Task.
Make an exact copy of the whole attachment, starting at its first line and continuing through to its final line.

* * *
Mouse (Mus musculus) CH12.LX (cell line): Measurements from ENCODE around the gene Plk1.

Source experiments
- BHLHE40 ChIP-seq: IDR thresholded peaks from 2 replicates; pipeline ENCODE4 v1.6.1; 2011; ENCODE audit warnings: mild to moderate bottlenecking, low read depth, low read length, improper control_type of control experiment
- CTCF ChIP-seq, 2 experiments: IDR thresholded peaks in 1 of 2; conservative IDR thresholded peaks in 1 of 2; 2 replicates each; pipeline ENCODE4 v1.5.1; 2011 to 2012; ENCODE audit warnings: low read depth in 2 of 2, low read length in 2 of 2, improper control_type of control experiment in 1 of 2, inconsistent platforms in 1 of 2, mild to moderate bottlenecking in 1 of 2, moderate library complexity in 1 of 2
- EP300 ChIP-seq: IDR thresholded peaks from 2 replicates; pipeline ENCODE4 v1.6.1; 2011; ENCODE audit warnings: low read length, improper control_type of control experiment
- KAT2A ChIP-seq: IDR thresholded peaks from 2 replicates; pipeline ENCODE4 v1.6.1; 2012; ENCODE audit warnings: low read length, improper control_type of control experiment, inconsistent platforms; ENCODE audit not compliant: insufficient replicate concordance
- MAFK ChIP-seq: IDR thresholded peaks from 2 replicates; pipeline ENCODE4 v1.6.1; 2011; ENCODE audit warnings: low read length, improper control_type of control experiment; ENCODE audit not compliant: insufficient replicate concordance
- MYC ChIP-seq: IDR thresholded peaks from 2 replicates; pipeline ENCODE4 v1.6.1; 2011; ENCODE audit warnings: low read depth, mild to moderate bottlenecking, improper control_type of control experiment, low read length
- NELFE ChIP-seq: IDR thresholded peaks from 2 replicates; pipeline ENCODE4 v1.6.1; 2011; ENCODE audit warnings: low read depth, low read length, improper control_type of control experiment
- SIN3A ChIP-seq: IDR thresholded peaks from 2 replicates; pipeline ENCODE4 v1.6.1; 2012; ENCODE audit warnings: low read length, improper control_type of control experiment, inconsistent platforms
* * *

Mouse (Mus musculus) CH12.LX (cell line): Measurements from ENCODE around the gene Plk1.

Source experiments
- BHLHE40 ChIP-seq: IDR thresholded peaks from 2 replicates; pipeline ENCODE4 v1.6.1; 2011; ENCODE audit warnings: mild to moderate bottlenecking, low read depth, low read length, improper control_type of control experiment
- CTCF ChIP-seq, 2 experiments: IDR thresholded peaks in 1 of 2; conservative IDR thresholded peaks in 1 of 2; 2 replicates each; pipeline ENCODE4 v1.5.1; 2011 to 2012; ENCODE audit warnings: low read depth in 2 of 2, low read length in 2 of 2, improper control_type of control experiment in 1 of 2, inconsistent platforms in 1 of 2, mild to moderate bottlenecking in 1 of 2, moderate library complexity in 1 of 2
- EP300 ChIP-seq: IDR thresholded peaks from 2 replicates; pipeline ENCODE4 v1.6.1; 2011; ENCODE audit warnings: low read length, improper control_type of control experiment
- KAT2A ChIP-seq: IDR thresholded peaks from 2 replicates; pipeline ENCODE4 v1.6.1; 2012; ENCODE audit warnings: low read length, improper control_type of control experiment, inconsistent platforms; ENCODE audit not compliant: insufficient replicate concordance
- MAFK ChIP-seq: IDR thresholded peaks from 2 replicates; pipeline ENCODE4 v1.6.1; 2011; ENCODE audit warnings: low read length, improper control_type of control experiment; ENCODE audit not compliant: insufficient replicate concordance
- MYC ChIP-seq: IDR thresholded peaks from 2 replicates; pipeline ENCODE4 v1.6.1; 2011; ENCODE audit warnings: low read depth, mild to moderate bottlenecking, improper control_type of control experiment, low read length
- NELFE ChIP-seq: IDR thresholded peaks from 2 replicates; pipeline ENCODE4 v1.6.1; 2011; ENCODE audit warnings: low read depth, low read length, improper control_type of control experiment
- SIN3A ChIP-seq: IDR thresholded peaks from 2 replicates; pipeline ENCODE4 v1.6.1; 2012; ENCODE audit warnings: low read length, improper control_type of control experiment, inconsistent platforms